All Things Considered
All Things Considered
Wednesday, September 20, 2006

Minnesota Public Radio Stories

  • "Roadless Rule" impacts Minnesota forests
    MPR's Tom Crann spoke with John Roth, executive director of Friends of the Boundary Waters Wilderness about the decision of a federal judge to reinstate the "Roadless Rule," a Clinton-era ban on road construction in nearly a third of national forests. Roth says thousands of acres of Minnesota forest are affected.4:24 p.m.
  • Penalty deliberations begin in Rodriguez trial
    Attorneys in the penalty phase of the trial of Alfonso Rodriguez Jr. offered their closing arguments today and jurors began deliberation earlier this afternoon. The eight jurors have convicted Rodriguez of kidnapping and killing Dru Sjodin, and now must decide whether Rodriguez gets life in prison without parole or is sentenced to death for his crime. MPR's Bob Reha has been in the courtroom during this trial and offers this update.5:19 p.m.
  • Trapped eagleGroup files suit to block Minnesota trapping
    An animal rights group has filed suit to stop Minnesota trappers from catching and often killing endangered species. The California-based Animal Protection Institute says it filed papers in federal court in Minneapolis.5:24 p.m.
  • Minnesota Liberians may lose protected status
    A period of relative peace in Liberia has prompted U.S. immigration officials to change the status of Libreian refugees in the U.S.5:55 p.m.

National Public Radio Stories

  • Congress Nibbles at Larger Immigration Issue
    Congress turns its attention to immigration, but not to the larger national policy bills that are stuck between the House and Senate. Instead, with midterm elections looming, Republican leaders in both chambers are focusing strictly on enforcement measures.
  • Boeing Wins Contract to Secure Southern Border
    The Department of Homeland Security says that Boeing Corp. is the winner of a contract for new border-surveillance technology. Boeing proposes to develop a system of video and heat- and motion-sensors that would feed information about border activity into a central database.
  • Thai King Throws Support to Coup Leaders
    As military leaders who ousted Thailand's president promise a return to democracy, Thailand's King Bhumibol Adulyadej expressed support for the coup. Because the king is revered in Thailand, his endorsement is expected to dissuade those who might try to reinstall the president. Bangkok was calm Wednesday and traffic was minimal; most schools and businesses were closed. Residents of the capital expressed hope that the coup will resolve the paralysis that has gripped the national government for nearly a year.
  • Court Report Slams U.S., Canada on False Suspect
    Maher Arar is a Syrian-born Canadian computer engineer who was falsely accused of having terrorist ties. Canadian investigators deported him to the United States in 2002, where he was arrested at JFK Airport. He was then sent to Syria for a year, where, according to a report released by a Canadian judge Tuesday, he was tortured.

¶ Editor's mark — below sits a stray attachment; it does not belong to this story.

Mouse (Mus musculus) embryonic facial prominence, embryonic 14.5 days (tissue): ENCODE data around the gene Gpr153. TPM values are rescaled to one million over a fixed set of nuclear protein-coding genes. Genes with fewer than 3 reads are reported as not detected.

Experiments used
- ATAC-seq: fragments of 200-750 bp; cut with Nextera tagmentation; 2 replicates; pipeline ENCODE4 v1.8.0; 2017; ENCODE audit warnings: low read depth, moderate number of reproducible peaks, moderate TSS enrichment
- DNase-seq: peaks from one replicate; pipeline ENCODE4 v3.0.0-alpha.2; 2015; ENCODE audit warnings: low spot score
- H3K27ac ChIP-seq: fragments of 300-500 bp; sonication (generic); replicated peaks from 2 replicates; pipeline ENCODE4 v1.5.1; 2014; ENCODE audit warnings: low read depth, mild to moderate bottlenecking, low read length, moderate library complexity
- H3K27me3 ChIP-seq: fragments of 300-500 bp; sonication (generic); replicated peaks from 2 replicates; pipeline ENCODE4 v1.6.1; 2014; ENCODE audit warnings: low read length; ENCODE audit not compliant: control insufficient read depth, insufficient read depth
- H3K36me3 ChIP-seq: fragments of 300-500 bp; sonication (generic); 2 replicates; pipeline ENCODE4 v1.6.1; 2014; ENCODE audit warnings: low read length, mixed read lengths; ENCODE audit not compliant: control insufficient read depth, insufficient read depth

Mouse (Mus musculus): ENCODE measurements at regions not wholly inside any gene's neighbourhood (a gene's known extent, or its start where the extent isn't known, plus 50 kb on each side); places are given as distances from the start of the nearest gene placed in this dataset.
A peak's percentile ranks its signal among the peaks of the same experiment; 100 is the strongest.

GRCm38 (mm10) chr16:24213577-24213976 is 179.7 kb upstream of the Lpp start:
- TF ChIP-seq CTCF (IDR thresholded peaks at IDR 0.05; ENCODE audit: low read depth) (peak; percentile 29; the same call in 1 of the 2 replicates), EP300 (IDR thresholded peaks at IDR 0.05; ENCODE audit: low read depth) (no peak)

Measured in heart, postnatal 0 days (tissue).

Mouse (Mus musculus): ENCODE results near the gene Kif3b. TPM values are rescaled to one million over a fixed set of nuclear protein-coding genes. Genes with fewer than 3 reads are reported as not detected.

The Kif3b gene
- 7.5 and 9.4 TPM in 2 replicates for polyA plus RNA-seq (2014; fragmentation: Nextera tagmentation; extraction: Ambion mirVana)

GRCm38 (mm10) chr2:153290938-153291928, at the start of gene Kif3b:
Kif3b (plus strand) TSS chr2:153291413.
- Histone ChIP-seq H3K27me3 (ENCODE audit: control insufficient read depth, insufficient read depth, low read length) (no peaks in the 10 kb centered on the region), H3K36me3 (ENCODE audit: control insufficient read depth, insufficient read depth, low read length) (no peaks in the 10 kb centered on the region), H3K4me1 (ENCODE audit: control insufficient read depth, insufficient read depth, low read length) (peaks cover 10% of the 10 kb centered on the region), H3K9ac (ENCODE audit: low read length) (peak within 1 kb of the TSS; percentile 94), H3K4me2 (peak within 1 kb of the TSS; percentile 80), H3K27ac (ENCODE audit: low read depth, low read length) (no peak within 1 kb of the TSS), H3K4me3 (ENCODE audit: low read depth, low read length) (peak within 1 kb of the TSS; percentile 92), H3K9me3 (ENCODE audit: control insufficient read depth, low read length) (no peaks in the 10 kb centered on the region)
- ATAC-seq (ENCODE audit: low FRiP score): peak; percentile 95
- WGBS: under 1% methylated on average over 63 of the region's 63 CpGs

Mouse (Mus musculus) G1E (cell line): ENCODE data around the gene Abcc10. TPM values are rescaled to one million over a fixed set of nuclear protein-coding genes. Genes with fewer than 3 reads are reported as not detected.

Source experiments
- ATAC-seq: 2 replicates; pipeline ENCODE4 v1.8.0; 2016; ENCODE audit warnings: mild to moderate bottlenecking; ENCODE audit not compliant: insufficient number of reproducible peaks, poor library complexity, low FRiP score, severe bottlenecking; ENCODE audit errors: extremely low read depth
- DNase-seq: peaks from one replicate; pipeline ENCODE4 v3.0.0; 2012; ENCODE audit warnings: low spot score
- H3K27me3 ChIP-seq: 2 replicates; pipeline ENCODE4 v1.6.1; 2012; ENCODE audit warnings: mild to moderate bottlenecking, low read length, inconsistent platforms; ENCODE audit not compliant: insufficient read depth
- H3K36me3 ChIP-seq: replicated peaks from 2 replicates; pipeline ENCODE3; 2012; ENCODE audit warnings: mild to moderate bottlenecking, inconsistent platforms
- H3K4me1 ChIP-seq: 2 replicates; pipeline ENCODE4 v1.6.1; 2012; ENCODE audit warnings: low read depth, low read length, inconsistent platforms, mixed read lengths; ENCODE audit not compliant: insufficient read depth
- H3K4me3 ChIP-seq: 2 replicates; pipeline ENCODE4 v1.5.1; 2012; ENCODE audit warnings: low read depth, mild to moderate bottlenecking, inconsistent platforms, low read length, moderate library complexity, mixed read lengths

• New Rail Link to Tibet Generates Talk, Tourism
    More than 300,000 passengers have ridden China's railway to Tibet since it opened to traffic two months ago. China sees it as a historic event, but the train's long-term effects on the remote Himalayan region remain to be seen.
  • 'Streets with Memories' in Lhasa
    Melissa Block talks with Robert Barnett, professor of Contemporary Tibetan Studies at Columbia University and author of Lhasa: Streets with Memories, about the relationship between China and Tibet, and how the Tibetan community views the railway, and development in Tibet.
  • Ancient Fossil Child Discovered in Ethiopia
    Scientists in Ethiopia have discovered the 3.3 million-year-old skeleton of a child, the oldest child fossil on record. Anthropologists around the world are practically salivating at the information the skeleton might hold.
  • NASA Clears Shuttle for Thursday Landing
    The space shuttle has been cleared to return to Earth on Thursday after NASA experts determined that unidentified material seen near the shuttle came was most likely insignificant bits of the shuttle itself. While debris as small as four inches can be tracked from earth, hundreds of thousands of smaller particles are orbiting earth, often the scattered remnants of jettisoned launch vehicles whose left over fuel exploded. These tiny bits traveling at high speeds relative to manned and unmanned vehicles in different orbits can do serious damage if the two orbits intersect. Robert Siegel talks with Dr. Mark Matney, Space Debris scientist at NASA Johnson Space Center.
  • Chavez Calls Bush 'Devil,' Assails U.S. Policies
    Venezuela's President Hugo Chavez took the podium at the United Nations, where he launched his latest verbal salvo against President Bush and U.S. world influence. Making the sign of the cross, Chavez described Bush as "the devil" and decried Washington's misuse of its far-reaching power.
  • Chavez's 'Devil' Remark and Global Protocol
    Melissa Block talks with Jeffrey Laurenti, a senior fellow at the Century Foundation and longtime United Nations expert. He'll talk about what the protocols are for world leaders speaking at the U.N., and just how far away from them the Venezuelan leader Hugo Chavez reached with his speech Wednesday morning, in which he called President Bush "the devil."

Program Archive
September 2006
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